Possible Cause: Matrix Organizational Structure

Virtual team members commonly work within a matrix reporting structure. Often this means that they have responsibilities both to a global business line or function, and to the manager of a geographic region. When there are multiple masters, each with their own priorities, there is considerable potential for confusion related to decision-making, and team participants may feel that the team leader does not understand them or their input.

Recommendation: Whenever possible, goals for new projects or initiatives should be aligned between key stakeholders at the matrix management level, and introduced jointly to team members. If participants on a team are able to see stakeholder alignment regarding the definition and priority level of these goals, along with support for the leadership structure of the team itself, it is far easier for them to take part as active and accountable members. They can also provide input that reflects the requirements of a particular stakeholder they represent, while remaining clear about the team’s overall priorities.

Possible Cause: Different Cultural Expectations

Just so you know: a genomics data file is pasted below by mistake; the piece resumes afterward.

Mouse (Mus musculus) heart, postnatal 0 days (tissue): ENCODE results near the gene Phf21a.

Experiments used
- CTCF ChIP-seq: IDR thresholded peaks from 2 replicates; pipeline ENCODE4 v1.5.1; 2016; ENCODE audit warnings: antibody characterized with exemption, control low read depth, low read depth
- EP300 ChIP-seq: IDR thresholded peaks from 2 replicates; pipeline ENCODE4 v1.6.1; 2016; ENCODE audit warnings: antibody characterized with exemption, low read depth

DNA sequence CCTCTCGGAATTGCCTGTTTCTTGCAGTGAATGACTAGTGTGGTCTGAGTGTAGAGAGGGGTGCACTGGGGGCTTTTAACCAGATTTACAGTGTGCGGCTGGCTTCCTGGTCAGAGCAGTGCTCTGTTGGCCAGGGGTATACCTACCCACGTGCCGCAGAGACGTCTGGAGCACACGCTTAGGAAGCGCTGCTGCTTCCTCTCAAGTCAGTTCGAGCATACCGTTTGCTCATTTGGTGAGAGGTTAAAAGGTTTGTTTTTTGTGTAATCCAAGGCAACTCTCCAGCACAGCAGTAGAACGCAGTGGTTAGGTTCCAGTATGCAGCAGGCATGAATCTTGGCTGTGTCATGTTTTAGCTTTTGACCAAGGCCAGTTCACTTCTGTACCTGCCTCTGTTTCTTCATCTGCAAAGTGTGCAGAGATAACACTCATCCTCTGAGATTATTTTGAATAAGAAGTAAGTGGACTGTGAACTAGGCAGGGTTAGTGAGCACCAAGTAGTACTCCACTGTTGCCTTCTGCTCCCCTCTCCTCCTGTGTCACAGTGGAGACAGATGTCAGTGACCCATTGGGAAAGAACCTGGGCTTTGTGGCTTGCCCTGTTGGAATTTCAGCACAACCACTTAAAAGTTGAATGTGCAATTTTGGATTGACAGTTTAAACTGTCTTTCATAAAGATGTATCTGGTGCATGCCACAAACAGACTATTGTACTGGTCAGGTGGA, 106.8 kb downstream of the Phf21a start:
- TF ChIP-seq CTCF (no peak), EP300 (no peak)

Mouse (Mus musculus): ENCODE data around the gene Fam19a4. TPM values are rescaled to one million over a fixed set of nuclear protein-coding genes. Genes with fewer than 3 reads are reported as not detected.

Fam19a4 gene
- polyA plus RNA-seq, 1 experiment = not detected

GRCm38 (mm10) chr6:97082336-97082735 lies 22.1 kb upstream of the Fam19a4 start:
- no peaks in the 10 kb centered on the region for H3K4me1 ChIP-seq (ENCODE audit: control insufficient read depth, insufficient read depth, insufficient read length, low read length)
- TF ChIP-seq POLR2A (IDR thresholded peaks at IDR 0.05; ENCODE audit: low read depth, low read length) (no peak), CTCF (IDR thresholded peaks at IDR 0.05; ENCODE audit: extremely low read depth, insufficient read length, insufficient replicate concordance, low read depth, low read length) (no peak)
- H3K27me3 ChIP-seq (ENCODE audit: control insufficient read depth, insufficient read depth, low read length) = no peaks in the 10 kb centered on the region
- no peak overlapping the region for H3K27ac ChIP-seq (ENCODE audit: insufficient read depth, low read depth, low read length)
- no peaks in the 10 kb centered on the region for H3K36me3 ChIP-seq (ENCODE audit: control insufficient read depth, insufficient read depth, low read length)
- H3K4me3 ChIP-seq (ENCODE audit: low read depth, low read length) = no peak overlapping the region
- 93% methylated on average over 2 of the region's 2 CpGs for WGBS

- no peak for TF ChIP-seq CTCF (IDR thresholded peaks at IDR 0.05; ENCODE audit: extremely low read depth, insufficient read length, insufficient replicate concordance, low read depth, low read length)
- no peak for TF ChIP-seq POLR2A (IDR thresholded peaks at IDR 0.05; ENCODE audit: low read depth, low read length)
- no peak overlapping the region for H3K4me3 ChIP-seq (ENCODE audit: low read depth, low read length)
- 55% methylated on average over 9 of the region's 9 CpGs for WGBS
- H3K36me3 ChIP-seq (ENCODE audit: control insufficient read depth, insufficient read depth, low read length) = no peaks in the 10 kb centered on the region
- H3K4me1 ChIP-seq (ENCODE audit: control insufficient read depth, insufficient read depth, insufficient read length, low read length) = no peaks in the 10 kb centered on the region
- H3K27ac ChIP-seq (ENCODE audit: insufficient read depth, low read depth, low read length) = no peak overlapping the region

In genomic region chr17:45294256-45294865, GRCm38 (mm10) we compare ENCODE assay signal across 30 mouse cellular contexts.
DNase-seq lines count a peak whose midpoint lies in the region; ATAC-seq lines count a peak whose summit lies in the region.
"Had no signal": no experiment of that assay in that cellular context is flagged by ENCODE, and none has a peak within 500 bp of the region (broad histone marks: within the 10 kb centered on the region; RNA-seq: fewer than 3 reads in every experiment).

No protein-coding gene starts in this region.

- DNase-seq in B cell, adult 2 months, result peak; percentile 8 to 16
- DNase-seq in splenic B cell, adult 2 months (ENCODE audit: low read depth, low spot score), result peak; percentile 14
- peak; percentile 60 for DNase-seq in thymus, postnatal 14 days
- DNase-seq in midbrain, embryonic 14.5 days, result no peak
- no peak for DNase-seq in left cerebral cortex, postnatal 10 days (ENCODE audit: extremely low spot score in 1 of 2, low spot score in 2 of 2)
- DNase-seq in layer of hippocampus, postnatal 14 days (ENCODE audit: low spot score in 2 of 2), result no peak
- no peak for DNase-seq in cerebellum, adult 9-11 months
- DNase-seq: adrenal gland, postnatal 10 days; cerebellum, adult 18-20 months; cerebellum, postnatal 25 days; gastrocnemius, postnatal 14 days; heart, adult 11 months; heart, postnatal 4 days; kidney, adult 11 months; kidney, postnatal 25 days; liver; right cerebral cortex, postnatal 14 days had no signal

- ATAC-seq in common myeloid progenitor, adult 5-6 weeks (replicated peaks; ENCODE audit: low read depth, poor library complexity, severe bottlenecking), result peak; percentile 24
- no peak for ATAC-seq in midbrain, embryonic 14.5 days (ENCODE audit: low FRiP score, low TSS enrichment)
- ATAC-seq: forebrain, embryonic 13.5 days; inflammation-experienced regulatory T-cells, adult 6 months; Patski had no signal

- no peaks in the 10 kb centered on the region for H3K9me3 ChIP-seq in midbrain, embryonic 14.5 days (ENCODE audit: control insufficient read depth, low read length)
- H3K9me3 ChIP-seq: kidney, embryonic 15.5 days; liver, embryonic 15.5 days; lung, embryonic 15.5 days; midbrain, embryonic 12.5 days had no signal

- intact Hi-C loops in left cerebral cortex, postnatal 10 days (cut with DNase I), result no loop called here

Expectations about who makes decisions and how they should be made are also shaped by cultural perspectives. Here are examples of several sets of contrasting assumptions that tend to have the greatest impact on team members.



Recommendations: Because diverse team members will likely have quite different expectations about how decisions should be made, it is advisable for the team leader to introduce such contrasts to team members in a neutral way, share mutual expectations, and clarify any points that are unclear. This is especially necessary because each of us tends to assume that others share our own common sense assumptions, and considers others to be more like us than they actually are. Leaders working with team participants who are predominantly from another culture should consider “style-switching” to accommodate the expectations of others, or look for opportunities to build a style that combines positive aspects of different decision-making approaches.


Conflict Resolution: Sample Survey Item

“There is a clear and efficient path of escalation when a conflict cannot be resolved by the team members who are directly involved.”

Members of global/virtual teams are bound to run into conflicts, and some are better equipped to handle them than others. One important means of conflict resolution is having a clear and efficient path of escalation to use when necessary — this was singled out as a common team weakness by survey respondents.


Possible Causes: Lack of Clarity about What and How to Escalate